“Rituals & Gestures”: Identity and Discovery in the Writing Classroom
Composition scholar David Bartholomae’s influential article “Inventing the University” explicates his perspectives on how basic writers “write their way into the university,” and how they don’t (12). Bartholomae begins by incorporating text from an introductory student essay that he intends to strike readers as challenging to read, or even upsetting. He counters this expectation by articulating the student’s clever use of what Kathleen Yancey terms “metacognition,” or the ability to recognize the “rituals and gestures” necessary for writing in this particular academic genre, considering audience, etc. (6).
Continue reading Bartholomae – Draft
It’s fun and a bit bizarre to look at Barbara’s scholarship close-up. Her concerns in the longer article are still relevant today at CCNY. Accessibility of resources and even just the notion that writing studies in any form is an actual discipline is a bizarrely uphill battle, leaving writing programs stripped of funding and reliant on contingent labor.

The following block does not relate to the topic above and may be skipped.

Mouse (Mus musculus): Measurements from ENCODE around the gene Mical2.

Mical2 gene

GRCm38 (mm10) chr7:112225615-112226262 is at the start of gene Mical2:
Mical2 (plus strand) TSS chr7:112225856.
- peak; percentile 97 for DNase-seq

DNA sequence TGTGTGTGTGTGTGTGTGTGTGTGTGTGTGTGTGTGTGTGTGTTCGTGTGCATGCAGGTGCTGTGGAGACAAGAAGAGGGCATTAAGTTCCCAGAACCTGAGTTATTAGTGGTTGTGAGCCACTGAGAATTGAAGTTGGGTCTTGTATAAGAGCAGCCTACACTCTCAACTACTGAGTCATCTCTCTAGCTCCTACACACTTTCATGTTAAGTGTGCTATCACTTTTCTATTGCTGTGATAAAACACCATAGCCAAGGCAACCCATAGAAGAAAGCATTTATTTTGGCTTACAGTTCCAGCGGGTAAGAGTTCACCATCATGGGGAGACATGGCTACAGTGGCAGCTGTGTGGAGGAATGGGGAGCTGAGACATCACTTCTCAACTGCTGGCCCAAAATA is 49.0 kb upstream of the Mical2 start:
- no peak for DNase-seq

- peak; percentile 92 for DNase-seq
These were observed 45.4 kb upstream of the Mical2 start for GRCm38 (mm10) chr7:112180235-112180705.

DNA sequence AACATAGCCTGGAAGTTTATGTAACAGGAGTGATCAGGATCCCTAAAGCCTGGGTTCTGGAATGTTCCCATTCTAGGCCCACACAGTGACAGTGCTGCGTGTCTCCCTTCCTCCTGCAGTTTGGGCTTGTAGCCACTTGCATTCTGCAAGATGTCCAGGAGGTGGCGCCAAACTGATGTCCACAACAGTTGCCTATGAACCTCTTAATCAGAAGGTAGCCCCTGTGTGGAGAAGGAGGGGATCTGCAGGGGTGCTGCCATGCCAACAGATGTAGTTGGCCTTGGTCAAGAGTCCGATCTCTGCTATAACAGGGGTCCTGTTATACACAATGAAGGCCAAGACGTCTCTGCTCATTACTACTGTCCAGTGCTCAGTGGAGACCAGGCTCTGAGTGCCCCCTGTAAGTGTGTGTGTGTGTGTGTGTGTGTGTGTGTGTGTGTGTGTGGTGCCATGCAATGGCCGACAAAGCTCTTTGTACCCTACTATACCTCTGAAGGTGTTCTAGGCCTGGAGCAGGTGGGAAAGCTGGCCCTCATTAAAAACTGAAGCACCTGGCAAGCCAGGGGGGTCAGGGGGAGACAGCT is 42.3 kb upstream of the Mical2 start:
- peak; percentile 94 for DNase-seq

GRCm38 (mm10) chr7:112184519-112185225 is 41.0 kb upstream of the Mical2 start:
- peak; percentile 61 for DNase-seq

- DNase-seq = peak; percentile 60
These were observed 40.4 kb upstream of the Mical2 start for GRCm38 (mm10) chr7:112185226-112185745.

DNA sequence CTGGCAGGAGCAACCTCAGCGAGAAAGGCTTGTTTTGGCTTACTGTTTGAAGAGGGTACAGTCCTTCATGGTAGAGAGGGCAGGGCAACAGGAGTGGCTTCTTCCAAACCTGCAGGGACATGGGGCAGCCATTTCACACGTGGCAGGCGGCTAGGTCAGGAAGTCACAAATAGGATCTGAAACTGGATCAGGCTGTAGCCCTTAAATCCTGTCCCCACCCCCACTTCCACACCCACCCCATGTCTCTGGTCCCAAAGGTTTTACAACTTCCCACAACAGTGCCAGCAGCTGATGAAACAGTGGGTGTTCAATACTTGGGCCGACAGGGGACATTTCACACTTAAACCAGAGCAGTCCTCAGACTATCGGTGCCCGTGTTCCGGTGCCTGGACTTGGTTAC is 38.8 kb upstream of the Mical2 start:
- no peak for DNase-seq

Continue reading (Re)Birth of the Author: Informal Blog Post #2
My initial (emotional) response to the editor’s assignment responding to Pratt’s essay was grouchy and heated.
Continue reading Pratt – Assignment #1
Both Mina Shaughnessy and Sarah D’Eloia allude to one of the primary disconnects in the field of writing studies and pedagogy: how to make space for variable Englishes. While ca$h English is the currency valued by institutions and my FIQWS topic instructor, I want students to recognize and implement ca$h English, but not uncritically.
I want my students to use their variable English fluencies to get paid!
Continue reading Fluidity v. Fluency: Informal Blog Post #1